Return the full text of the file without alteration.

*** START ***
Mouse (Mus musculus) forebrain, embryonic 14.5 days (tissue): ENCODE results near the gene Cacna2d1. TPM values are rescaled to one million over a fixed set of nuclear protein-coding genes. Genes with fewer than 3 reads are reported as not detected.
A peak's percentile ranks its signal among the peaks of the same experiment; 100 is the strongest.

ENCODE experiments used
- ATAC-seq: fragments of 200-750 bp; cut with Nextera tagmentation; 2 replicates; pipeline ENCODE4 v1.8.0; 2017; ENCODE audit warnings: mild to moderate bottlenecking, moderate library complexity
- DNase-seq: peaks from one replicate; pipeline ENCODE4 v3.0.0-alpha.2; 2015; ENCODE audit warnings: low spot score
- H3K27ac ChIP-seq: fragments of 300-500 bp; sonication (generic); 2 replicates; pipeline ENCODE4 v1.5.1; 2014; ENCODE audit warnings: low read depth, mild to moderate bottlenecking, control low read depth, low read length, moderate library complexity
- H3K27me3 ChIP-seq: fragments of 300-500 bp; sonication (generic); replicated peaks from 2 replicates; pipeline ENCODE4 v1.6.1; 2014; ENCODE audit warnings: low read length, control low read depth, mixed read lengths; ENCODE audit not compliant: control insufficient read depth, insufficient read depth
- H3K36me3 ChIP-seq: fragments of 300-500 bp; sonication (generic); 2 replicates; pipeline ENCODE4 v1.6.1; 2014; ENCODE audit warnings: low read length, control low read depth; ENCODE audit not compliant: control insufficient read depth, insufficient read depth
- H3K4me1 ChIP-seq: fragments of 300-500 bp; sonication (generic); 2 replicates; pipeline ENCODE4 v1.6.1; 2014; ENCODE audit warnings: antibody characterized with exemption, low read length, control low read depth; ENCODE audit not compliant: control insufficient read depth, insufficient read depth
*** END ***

Mouse (Mus musculus) forebrain, embryonic 14.5 days (tissue): ENCODE results near the gene Cacna2d1. TPM values are rescaled to one million over a fixed set of nuclear protein-coding genes. Genes with fewer than 3 reads are reported as not detected.
A peak's percentile ranks its signal among the peaks of the same experiment; 100 is the strongest.

ENCODE experiments used
- ATAC-seq: fragments of 200-750 bp; cut with Nextera tagmentation; 2 replicates; pipeline ENCODE4 v1.8.0; 2017; ENCODE audit warnings: mild to moderate bottlenecking, moderate library complexity
- DNase-seq: peaks from one replicate; pipeline ENCODE4 v3.0.0-alpha.2; 2015; ENCODE audit warnings: low spot score
- H3K27ac ChIP-seq: fragments of 300-500 bp; sonication (generic); 2 replicates; pipeline ENCODE4 v1.5.1; 2014; ENCODE audit warnings: low read depth, mild to moderate bottlenecking, control low read depth, low read length, moderate library complexity
- H3K27me3 ChIP-seq: fragments of 300-500 bp; sonication (generic); replicated peaks from 2 replicates; pipeline ENCODE4 v1.6.1; 2014; ENCODE audit warnings: low read length, control low read depth, mixed read lengths; ENCODE audit not compliant: control insufficient read depth, insufficient read depth
- H3K36me3 ChIP-seq: fragments of 300-500 bp; sonication (generic); 2 replicates; pipeline ENCODE4 v1.6.1; 2014; ENCODE audit warnings: low read length, control low read depth; ENCODE audit not compliant: control insufficient read depth, insufficient read depth
- H3K4me1 ChIP-seq: fragments of 300-500 bp; sonication (generic); 2 replicates; pipeline ENCODE4 v1.6.1; 2014; ENCODE audit warnings: antibody characterized with exemption, low read length, control low read depth; ENCODE audit not compliant: control insufficient read depth, insufficient read depth